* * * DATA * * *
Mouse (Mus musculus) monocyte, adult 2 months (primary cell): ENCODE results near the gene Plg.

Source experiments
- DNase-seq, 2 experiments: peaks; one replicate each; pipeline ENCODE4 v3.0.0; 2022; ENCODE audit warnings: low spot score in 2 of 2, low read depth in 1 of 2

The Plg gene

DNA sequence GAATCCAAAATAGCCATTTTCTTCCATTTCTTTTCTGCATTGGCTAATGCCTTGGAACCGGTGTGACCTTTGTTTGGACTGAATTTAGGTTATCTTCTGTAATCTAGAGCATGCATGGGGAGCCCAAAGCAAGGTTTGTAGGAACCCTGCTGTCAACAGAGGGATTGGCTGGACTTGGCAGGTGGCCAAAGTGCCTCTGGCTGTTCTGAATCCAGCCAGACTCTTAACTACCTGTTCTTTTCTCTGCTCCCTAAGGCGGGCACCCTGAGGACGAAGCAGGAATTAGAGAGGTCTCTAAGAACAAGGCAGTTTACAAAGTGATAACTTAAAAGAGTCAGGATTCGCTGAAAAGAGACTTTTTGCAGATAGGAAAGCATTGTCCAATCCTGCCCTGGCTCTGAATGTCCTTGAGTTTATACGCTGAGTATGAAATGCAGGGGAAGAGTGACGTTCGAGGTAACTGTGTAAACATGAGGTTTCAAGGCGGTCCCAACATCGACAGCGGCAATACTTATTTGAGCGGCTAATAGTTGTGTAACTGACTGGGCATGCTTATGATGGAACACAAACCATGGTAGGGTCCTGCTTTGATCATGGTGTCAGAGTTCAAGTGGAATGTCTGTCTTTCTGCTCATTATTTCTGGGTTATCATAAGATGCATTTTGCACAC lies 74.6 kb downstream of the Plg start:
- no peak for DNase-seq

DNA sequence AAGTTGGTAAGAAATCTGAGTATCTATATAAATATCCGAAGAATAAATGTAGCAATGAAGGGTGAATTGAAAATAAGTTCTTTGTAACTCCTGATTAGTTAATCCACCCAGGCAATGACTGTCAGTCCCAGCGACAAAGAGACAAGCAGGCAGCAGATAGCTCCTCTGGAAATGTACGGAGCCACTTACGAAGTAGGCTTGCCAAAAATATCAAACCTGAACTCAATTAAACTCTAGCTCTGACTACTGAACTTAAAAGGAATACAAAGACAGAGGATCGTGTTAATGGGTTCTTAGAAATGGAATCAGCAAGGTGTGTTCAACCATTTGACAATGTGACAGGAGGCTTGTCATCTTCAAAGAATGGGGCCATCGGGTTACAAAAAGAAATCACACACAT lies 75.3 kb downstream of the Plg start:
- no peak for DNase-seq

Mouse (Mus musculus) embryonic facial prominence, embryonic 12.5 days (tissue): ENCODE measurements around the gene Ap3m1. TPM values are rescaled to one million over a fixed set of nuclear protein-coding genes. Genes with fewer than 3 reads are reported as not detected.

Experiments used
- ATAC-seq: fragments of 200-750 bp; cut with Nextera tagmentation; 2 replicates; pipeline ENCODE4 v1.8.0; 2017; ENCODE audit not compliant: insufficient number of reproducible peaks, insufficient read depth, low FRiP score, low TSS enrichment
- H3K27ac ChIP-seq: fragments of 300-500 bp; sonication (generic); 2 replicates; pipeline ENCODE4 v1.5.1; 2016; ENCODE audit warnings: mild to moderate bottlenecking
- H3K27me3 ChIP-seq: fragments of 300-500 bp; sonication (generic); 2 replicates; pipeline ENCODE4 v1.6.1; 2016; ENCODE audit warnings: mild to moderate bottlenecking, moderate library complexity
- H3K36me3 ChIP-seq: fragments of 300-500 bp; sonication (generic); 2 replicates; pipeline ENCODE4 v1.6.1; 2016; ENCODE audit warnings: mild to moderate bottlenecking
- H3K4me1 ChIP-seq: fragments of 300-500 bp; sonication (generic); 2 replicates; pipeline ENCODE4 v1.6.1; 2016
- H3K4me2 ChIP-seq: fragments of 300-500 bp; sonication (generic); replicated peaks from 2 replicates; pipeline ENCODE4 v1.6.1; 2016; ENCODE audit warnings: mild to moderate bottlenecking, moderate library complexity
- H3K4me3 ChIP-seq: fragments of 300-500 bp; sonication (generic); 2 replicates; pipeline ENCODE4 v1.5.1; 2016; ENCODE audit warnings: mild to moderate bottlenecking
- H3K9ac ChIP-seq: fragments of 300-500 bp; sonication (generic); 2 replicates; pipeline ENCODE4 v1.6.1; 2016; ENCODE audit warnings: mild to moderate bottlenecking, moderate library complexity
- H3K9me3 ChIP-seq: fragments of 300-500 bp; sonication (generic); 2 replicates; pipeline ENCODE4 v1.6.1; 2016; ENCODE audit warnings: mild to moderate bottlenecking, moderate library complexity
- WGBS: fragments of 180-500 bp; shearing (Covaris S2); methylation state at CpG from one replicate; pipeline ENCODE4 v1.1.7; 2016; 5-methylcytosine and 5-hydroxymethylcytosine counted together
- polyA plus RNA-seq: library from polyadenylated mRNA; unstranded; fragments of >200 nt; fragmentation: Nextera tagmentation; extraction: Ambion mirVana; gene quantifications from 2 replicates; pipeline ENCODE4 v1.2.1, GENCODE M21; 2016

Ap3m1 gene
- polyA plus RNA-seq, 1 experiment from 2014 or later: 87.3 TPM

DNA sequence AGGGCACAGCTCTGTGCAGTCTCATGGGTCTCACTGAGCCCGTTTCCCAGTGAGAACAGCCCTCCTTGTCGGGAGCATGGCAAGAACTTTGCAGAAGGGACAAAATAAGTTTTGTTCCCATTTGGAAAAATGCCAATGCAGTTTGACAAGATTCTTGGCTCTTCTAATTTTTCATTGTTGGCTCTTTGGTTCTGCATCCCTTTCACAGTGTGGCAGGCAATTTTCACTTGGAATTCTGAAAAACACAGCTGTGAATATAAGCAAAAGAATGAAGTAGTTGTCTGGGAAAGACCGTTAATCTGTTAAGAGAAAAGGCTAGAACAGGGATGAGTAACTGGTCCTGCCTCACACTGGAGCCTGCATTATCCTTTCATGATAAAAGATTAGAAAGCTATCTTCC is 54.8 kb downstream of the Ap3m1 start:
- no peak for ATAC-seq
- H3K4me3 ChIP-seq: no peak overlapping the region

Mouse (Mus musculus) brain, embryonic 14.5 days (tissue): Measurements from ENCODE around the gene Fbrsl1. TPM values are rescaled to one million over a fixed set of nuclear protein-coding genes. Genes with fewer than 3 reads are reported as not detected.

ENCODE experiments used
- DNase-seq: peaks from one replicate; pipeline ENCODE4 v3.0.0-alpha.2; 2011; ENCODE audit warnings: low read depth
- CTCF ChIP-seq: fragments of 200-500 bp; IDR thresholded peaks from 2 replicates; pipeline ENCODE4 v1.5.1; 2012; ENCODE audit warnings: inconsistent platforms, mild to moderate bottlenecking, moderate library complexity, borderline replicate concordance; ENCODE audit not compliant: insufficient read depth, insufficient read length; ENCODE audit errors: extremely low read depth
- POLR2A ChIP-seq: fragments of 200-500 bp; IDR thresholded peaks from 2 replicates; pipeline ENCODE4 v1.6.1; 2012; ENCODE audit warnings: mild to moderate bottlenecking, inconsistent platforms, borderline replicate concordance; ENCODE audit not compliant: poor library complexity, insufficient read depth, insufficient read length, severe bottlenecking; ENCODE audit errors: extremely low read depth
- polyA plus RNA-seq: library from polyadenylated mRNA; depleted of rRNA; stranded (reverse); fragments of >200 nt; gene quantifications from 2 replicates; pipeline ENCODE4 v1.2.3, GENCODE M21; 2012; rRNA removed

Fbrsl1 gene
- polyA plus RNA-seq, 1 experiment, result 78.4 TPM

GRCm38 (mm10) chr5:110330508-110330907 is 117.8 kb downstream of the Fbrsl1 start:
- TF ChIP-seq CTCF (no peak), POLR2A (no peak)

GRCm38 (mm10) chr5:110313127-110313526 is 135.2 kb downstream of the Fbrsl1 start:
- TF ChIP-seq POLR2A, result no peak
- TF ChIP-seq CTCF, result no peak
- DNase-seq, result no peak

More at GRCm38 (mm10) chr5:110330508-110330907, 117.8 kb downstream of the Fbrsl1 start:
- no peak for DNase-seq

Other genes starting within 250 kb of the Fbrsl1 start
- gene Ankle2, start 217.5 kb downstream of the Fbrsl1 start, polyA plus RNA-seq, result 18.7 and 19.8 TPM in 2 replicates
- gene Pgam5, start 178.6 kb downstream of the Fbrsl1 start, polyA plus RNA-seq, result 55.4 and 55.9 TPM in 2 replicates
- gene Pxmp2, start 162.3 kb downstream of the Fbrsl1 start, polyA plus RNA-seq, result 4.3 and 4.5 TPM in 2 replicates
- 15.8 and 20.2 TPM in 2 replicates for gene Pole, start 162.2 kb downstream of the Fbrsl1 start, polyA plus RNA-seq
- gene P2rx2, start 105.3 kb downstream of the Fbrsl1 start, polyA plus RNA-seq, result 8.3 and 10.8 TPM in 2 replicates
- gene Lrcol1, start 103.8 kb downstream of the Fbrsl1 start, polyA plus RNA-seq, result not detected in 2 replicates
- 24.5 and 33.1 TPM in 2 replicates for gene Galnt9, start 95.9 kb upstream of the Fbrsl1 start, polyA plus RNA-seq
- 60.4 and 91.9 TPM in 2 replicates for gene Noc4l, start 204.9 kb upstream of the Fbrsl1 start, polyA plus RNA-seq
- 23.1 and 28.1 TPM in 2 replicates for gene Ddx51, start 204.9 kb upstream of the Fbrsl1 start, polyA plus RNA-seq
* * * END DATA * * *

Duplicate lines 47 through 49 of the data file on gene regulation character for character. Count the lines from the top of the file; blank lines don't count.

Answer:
- 15.8 and 20.2 TPM in 2 replicates for gene Pole, start 162.2 kb downstream of the Fbrsl1 start, polyA plus RNA-seq
- gene P2rx2, start 105.3 kb downstream of the Fbrsl1 start, polyA plus RNA-seq, result 8.3 and 10.8 TPM in 2 replicates
- gene Lrcol1, start 103.8 kb downstream of the Fbrsl1 start, polyA plus RNA-seq, result not detected in 2 replicates